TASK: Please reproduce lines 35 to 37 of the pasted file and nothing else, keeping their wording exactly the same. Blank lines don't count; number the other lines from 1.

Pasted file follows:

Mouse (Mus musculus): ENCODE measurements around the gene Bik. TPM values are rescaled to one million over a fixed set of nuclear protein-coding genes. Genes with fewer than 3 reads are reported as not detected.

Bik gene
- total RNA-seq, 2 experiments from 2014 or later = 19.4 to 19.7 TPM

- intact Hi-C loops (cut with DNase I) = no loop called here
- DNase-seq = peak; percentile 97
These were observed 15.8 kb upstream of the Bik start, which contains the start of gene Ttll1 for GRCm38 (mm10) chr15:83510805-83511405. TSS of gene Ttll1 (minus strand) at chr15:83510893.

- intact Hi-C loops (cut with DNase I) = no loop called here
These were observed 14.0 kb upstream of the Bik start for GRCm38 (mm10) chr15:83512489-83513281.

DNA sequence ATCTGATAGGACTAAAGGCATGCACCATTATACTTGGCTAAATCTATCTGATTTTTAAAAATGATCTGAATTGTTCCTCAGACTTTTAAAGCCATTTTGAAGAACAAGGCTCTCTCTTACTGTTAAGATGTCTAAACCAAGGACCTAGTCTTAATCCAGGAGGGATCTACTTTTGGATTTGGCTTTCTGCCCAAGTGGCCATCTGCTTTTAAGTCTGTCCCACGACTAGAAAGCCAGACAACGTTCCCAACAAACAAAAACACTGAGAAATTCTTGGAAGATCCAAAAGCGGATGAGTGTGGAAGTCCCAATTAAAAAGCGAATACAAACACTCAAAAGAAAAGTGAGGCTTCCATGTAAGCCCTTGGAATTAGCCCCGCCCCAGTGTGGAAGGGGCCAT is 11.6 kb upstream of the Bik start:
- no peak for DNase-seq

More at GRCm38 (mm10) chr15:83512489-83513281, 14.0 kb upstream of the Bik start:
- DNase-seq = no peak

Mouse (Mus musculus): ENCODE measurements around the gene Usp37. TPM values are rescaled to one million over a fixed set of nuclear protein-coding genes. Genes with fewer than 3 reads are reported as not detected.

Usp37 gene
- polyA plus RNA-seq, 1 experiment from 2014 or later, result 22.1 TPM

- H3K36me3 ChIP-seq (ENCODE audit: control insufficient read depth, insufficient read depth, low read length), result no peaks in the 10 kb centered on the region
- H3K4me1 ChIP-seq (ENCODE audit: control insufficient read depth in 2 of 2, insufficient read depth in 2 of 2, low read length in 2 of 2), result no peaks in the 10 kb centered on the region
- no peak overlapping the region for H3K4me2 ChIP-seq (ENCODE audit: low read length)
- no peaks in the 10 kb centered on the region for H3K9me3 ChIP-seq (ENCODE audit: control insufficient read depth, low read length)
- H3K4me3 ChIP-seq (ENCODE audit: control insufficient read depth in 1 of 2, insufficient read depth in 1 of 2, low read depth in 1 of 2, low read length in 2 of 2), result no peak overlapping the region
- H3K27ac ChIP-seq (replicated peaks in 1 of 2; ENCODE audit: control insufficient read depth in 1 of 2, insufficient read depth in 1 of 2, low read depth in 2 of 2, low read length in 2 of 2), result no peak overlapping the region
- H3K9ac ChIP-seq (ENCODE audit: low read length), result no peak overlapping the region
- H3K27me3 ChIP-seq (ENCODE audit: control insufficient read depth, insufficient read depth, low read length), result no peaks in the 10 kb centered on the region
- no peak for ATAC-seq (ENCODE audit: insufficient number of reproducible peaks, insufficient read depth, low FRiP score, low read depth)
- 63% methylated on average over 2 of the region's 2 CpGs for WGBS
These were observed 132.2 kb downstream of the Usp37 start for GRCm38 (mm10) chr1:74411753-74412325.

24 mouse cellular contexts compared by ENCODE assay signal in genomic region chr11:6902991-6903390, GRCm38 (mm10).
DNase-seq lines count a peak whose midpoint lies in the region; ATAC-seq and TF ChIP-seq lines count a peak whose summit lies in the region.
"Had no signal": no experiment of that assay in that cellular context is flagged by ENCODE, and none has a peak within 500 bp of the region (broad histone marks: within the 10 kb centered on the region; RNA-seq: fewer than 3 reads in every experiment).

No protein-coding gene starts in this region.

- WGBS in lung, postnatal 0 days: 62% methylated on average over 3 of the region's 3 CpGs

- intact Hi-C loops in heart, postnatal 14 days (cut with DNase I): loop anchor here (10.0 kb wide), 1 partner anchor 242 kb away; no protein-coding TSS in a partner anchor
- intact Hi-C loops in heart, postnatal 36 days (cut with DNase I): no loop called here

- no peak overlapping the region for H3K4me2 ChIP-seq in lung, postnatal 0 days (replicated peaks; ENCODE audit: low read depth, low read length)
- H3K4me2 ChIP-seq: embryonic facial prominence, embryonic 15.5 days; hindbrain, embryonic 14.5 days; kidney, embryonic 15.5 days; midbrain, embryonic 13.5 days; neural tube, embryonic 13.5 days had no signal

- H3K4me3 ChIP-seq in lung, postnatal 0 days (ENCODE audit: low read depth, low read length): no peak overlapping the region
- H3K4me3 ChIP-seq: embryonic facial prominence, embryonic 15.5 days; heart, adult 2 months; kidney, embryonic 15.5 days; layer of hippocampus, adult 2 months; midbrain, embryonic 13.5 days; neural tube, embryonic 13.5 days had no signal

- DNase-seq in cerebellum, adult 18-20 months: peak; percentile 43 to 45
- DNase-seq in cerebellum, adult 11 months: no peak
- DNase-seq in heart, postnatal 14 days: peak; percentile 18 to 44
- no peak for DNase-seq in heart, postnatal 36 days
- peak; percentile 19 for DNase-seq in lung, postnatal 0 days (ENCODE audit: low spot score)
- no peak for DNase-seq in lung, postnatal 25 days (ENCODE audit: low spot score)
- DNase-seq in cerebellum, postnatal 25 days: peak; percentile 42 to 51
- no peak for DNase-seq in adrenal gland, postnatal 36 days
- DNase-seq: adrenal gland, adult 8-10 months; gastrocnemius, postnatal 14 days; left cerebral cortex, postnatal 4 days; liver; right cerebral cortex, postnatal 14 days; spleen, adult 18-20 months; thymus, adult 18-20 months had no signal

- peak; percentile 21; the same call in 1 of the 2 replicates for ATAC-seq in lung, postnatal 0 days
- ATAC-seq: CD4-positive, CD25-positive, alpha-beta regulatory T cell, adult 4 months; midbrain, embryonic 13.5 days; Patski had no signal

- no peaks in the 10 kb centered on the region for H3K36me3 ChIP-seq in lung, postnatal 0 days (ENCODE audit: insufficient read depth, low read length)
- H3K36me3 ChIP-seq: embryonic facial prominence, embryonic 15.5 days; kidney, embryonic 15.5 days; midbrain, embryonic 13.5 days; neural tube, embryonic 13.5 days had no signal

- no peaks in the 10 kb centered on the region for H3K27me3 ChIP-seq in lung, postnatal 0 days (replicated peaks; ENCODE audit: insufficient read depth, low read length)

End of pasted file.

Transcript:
- H3K4me2 ChIP-seq: embryonic facial prominence, embryonic 15.5 days; hindbrain, embryonic 14.5 days; kidney, embryonic 15.5 days; midbrain, embryonic 13.5 days; neural tube, embryonic 13.5 days had no signal

- H3K4me3 ChIP-seq in lung, postnatal 0 days (ENCODE audit: low read depth, low read length): no peak overlapping the region
- H3K4me3 ChIP-seq: embryonic facial prominence, embryonic 15.5 days; heart, adult 2 months; kidney, embryonic 15.5 days; layer of hippocampus, adult 2 months; midbrain, embryonic 13.5 days; neural tube, embryonic 13.5 days had no signal